In Indian languages, there are long and a short sounding versions of vowels including the vowel “A”. The alphabet “A” represents Shiva, per Siddhar texts. Shiva is the universal being. Its long sounding equivalent, namely, “aa” represents the glory of the universal being. The vowel “aa” is the shortened form of the word “Atma”, the individual being. There is a unique temple for Shiva who is the conglomerate of individual beings. This is one of the only two temples without an idol within the Sanctum Sanctorum, the central chamber. This is a reminder to the fact that the Atma can not be seen or perceived by our senses.
The Aavudaiyaar temple, was built by the chief minister of the King of Madurai, some four hundred years ago. This minister in his previous birth was a Siddhar. Siddhars made use of herbal and mineral formulations to advance quickly in their Yoga practice. Our Siddhar too used a Kuligai, a magical tablet formulation, to raise his Kundalini energy to the crown Chakra. The crown chakra is known by different names one of which is Kailasa. The Siddhar was spiritual practice and needed to make use of one more Kuligai to advance his energy to Kailasa. The story version about this Siddhar is better known.
Shiva took the Siddhar to the doorway to Kailasa, his abode. The Siddhar looked for the last Kuligai which he had carried with him to use at the doorway. The Kuligai had slipped and fallen down. It was on the terrace of the King of Madurai. The Siddhar returned to the earth to claim his Kuligai back. The King wanted a short visit to Kailasa in return for the Kuligai. The Siddhar had to consent. Bits of special gold which causes Kailasa to shine, became glued to the King’s staff which lay on the ground when the King walked around in Kailasa. This gold went back with the King to his treasury. The Siddhar was obligated to return this bit of Kailasa to Shiva.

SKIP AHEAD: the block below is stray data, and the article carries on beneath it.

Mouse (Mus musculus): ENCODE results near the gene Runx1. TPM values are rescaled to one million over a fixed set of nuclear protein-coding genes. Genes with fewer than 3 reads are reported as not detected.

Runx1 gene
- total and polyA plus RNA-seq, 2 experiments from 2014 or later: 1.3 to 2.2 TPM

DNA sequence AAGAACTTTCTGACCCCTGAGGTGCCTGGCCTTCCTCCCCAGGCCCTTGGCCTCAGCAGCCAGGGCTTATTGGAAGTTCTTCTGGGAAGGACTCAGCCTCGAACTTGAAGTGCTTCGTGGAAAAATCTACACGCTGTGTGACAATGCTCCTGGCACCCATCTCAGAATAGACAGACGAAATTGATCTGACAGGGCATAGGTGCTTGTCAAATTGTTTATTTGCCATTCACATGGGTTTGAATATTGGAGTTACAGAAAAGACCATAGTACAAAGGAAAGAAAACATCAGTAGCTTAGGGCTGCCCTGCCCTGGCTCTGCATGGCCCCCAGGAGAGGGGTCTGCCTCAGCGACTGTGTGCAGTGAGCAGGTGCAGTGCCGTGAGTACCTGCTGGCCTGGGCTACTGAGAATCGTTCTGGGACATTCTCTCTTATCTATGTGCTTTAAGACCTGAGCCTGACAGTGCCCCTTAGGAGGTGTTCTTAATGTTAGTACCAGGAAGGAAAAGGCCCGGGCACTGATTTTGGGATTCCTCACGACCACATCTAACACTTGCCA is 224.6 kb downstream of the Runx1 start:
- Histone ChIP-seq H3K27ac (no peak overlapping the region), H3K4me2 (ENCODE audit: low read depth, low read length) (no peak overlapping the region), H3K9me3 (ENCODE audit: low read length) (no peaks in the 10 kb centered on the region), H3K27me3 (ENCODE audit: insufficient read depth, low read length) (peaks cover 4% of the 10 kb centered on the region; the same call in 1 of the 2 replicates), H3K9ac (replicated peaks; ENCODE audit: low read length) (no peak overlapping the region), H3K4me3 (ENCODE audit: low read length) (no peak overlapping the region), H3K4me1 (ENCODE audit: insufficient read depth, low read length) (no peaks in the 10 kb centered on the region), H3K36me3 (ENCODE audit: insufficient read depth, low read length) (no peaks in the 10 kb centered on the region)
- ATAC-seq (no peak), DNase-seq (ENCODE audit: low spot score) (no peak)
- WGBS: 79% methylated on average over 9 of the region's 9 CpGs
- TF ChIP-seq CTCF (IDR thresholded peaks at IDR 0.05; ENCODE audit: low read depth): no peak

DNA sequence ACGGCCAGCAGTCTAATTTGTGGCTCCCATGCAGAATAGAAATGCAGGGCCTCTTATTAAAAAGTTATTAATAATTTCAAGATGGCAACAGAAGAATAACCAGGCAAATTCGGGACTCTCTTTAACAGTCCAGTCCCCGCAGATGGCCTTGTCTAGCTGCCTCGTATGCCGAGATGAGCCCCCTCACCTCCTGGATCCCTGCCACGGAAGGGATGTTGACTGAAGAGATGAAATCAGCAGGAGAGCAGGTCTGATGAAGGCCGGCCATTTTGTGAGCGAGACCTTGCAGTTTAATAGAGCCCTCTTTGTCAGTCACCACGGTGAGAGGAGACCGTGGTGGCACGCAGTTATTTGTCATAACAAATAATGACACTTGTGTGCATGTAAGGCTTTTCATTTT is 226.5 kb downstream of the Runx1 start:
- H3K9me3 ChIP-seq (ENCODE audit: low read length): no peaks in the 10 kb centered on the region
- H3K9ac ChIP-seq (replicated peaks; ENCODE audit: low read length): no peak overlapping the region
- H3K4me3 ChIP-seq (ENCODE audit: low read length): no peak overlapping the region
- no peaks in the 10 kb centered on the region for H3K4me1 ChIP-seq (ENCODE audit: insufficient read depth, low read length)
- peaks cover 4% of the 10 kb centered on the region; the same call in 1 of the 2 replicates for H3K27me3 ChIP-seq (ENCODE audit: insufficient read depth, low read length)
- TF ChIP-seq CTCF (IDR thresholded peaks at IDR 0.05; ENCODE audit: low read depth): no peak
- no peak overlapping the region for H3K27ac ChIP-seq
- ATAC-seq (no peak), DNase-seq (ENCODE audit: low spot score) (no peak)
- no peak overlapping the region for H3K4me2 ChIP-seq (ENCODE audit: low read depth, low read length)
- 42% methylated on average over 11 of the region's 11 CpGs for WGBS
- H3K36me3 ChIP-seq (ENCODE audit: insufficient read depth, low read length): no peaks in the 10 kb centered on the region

Centuries passed. The Siddhar was born as the Chief minister of the then King of Madurai. Shiva came in the form of a Guru to rekindle the minister’s memory. The minister used 12000 gold coins from the royal treasury to construct a special Shiva temple. The enlightened chief minister wrote the “Thiruvaasakam” Tamil text. The chief minister gained the name “Manikka-Vachagar”. Tamil households continue to revere this work and the dramatic incidents related to Manikka-Vachagar.
Shiva’s consort is worshipped in the Aavudaiyaar (ஆவுடையார்) temple, the temple built by Manikka-Vachagar, as “Yoga-Amba”. She too is worshipped in her formless form. Every element of the architecture of the temple and its customs reminds us of Siddhar tradition from centuries earlier. Aavudaiyaar (Avudaiyar) temple is a splendid reminder of the way in which the spiritual beliefs of Yogis, Rishis and Siddhars from centuries earlier came to be preserved in the form of temple traditions. A temple like the Aavudaiyaar temple reminds an advanced spiritual practitioners to revisit the earlier roots of the Indian civilization.